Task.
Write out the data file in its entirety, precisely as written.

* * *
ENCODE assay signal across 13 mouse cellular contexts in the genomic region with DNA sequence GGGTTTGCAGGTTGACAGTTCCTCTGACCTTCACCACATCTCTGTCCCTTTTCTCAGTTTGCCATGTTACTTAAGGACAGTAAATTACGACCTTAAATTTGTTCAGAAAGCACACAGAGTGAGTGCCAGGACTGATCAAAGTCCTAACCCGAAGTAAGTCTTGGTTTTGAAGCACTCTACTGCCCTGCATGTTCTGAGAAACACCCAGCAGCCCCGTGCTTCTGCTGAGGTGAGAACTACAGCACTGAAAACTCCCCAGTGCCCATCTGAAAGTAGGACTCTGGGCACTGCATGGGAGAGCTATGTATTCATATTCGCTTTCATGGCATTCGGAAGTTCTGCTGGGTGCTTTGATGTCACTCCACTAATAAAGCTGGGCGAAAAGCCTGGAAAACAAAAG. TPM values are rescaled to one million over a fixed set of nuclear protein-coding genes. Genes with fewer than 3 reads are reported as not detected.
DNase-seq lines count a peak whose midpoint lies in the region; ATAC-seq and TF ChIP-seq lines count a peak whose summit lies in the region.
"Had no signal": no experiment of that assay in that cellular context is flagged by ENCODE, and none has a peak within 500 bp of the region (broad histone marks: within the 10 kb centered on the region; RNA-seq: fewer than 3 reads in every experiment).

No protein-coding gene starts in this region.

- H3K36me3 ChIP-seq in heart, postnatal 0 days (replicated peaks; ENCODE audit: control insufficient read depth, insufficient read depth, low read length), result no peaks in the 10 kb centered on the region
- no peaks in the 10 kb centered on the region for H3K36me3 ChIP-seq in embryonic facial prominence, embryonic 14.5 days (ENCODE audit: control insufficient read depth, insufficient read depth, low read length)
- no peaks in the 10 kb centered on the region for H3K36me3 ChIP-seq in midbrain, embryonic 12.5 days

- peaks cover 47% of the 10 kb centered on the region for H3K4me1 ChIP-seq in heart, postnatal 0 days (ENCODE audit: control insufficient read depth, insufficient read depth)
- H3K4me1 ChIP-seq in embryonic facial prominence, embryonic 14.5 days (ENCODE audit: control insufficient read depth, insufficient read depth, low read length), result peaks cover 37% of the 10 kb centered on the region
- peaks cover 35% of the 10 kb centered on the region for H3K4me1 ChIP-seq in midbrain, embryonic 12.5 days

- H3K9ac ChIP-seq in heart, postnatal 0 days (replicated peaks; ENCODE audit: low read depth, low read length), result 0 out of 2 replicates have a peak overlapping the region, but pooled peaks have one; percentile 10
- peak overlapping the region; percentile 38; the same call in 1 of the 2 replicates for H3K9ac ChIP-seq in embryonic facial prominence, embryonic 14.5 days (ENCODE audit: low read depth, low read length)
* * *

ENCODE assay signal across 13 mouse cellular contexts in the genomic region with DNA sequence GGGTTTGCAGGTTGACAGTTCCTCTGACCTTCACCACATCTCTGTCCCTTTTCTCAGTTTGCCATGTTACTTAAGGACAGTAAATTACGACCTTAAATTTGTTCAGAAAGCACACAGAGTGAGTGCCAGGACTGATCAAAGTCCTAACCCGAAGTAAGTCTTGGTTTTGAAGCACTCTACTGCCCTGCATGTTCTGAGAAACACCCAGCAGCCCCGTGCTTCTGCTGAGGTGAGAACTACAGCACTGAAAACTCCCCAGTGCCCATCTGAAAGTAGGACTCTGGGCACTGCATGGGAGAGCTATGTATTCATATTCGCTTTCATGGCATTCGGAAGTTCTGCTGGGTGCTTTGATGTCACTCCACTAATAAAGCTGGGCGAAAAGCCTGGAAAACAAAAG. TPM values are rescaled to one million over a fixed set of nuclear protein-coding genes. Genes with fewer than 3 reads are reported as not detected.
DNase-seq lines count a peak whose midpoint lies in the region; ATAC-seq and TF ChIP-seq lines count a peak whose summit lies in the region.
"Had no signal": no experiment of that assay in that cellular context is flagged by ENCODE, and none has a peak within 500 bp of the region (broad histone marks: within the 10 kb centered on the region; RNA-seq: fewer than 3 reads in every experiment).

No protein-coding gene starts in this region.

- H3K36me3 ChIP-seq in heart, postnatal 0 days (replicated peaks; ENCODE audit: control insufficient read depth, insufficient read depth, low read length), result no peaks in the 10 kb centered on the region
- no peaks in the 10 kb centered on the region for H3K36me3 ChIP-seq in embryonic facial prominence, embryonic 14.5 days (ENCODE audit: control insufficient read depth, insufficient read depth, low read length)
- no peaks in the 10 kb centered on the region for H3K36me3 ChIP-seq in midbrain, embryonic 12.5 days

- peaks cover 47% of the 10 kb centered on the region for H3K4me1 ChIP-seq in heart, postnatal 0 days (ENCODE audit: control insufficient read depth, insufficient read depth)
- H3K4me1 ChIP-seq in embryonic facial prominence, embryonic 14.5 days (ENCODE audit: control insufficient read depth, insufficient read depth, low read length), result peaks cover 37% of the 10 kb centered on the region
- peaks cover 35% of the 10 kb centered on the region for H3K4me1 ChIP-seq in midbrain, embryonic 12.5 days

- H3K9ac ChIP-seq in heart, postnatal 0 days (replicated peaks; ENCODE audit: low read depth, low read length), result 0 out of 2 replicates have a peak overlapping the region, but pooled peaks have one; percentile 10
- peak overlapping the region; percentile 38; the same call in 1 of the 2 replicates for H3K9ac ChIP-seq in embryonic facial prominence, embryonic 14.5 days (ENCODE audit: low read depth, low read length)